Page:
Are you one of those few lucky people who owns an investment property that was appreciated over the years? Are you considering cash-out through refinance to take advantage of this historically low mortgage rate? By refinancing your current mortgage, you may get a significant amount of cash in your hands. Since you don’t have to recognize any gain at the moment, you don’t have to worry about taxes just yet. After all, it’s another loan, not a sale. To make things sweeter, you will probably assume that the interest expenses are deductible, so that it will reduce tax on your property income in future. So far, it sounds like a great plan.If you own the property through LLC or S-corp, however, you may want to pay special attention to the deductibility of interest expenses. To give you better understanding, let me use a quick example.
About five years ago, you established the Strip Mall, LLC with your brother to buy a local strip mall. The LLC purchased the mall at $1 million dollars with a mortgage of $800,000. The mall was appreciated significantly over the last three years, and its fair market value is now $3 million dollars. You and your brother decided to refinance the mortage based on the current value of the mall. After paying off the existing loan, you got distributed half million dollars each. Your invested the half million to buy another investment property, but your brother used the money to purchase his first home. Can the Strip Mall LLC write off the expenses of the entire interest cost?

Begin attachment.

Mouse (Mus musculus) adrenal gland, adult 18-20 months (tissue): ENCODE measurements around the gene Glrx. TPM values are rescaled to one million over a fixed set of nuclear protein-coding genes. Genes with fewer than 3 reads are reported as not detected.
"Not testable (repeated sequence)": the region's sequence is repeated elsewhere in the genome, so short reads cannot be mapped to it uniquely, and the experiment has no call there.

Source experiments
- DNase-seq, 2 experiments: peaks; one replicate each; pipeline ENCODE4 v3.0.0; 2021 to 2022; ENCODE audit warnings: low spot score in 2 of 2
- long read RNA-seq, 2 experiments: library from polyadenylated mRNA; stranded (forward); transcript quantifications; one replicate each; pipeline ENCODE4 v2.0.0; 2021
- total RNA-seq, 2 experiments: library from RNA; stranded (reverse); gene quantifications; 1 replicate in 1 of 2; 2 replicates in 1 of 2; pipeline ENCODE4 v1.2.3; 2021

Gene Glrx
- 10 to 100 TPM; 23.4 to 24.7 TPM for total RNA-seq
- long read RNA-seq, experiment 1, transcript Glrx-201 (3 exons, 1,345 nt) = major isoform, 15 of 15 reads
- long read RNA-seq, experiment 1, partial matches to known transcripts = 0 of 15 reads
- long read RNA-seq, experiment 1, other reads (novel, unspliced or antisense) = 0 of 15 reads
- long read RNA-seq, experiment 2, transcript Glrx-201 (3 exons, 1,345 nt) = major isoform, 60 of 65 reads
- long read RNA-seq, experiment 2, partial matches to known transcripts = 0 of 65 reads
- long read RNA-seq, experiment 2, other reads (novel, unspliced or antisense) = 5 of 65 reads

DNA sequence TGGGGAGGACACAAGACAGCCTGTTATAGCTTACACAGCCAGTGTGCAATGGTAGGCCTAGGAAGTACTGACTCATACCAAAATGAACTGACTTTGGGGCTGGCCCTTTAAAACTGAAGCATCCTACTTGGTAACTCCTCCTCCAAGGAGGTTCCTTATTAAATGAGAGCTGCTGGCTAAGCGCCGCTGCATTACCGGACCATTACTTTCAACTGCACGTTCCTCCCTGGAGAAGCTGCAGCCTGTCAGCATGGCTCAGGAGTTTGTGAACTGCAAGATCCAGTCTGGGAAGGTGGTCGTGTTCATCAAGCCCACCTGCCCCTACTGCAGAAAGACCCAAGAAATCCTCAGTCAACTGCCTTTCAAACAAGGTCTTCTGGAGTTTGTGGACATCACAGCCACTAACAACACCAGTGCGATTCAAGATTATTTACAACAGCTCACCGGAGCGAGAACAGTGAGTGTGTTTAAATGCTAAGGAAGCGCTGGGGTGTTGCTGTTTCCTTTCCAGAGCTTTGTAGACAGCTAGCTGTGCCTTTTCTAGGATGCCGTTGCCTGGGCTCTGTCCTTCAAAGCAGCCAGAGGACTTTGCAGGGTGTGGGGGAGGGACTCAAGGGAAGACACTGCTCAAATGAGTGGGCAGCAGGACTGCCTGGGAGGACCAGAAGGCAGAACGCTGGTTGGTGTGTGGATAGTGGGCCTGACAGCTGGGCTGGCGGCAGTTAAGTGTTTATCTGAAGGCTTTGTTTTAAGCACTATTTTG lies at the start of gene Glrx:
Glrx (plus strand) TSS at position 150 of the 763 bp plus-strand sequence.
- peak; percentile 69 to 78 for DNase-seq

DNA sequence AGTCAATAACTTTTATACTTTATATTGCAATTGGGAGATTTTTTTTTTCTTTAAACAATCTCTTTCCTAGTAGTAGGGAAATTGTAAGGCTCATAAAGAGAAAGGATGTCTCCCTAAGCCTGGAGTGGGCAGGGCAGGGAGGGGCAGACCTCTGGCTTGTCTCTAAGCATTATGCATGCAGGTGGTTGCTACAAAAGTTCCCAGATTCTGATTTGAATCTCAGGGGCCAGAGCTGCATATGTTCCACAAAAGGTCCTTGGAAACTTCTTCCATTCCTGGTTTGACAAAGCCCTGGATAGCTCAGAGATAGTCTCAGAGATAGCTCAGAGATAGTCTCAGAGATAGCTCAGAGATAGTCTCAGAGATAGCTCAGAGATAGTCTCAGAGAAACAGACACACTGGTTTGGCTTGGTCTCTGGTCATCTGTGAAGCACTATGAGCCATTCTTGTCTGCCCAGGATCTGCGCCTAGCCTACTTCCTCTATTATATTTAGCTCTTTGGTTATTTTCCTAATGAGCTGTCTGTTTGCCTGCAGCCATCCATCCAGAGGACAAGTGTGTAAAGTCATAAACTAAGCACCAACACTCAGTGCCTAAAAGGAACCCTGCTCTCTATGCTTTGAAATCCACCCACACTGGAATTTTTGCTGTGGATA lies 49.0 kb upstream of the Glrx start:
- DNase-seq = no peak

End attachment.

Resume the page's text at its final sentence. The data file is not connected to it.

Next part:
The Internal Revenue Service defines the deductibility of interest expenses mostly based on the use of the money, not based on the underlying security.This is often called the “tracing rule.” However, most taxpayers are not familiar with this rule. Instead, taxpayers tend to assume that the interest is always deductible based on character of secured assets, just like their deductible home mortgage interest expenses. Yet, the way that interest expenses are handled are quite different from this assumption.
Referring back to our example, say you purchased another investment property. The interest expense allocable to the half million that you used for the property has to be accounted for in the books of this new investment property. Even if it is accounted for a new investment, it will be likely deductible expenses.
How about your brother, who has now purchased his first home with the half million? Unfortunately, he will neither be eligible for business interest deduction nor home mortgage interest deduction. His debt is not secured by his residence,  therefore, he is not eligible for the qualified residence interest deduction. His use of the loan proceeds is for his personal home, so the interest is not deductible for business or investment purposes either.
If you are planning to include a financing option to your business deal, it is always a good idea to ask your tax advisor whether you can deduct the interest as an expense. If so, ask when and how.
 IRC 163 (h)(3)
 TD 8168.
These publications do not constitute legal advise. Further information regarding this notice.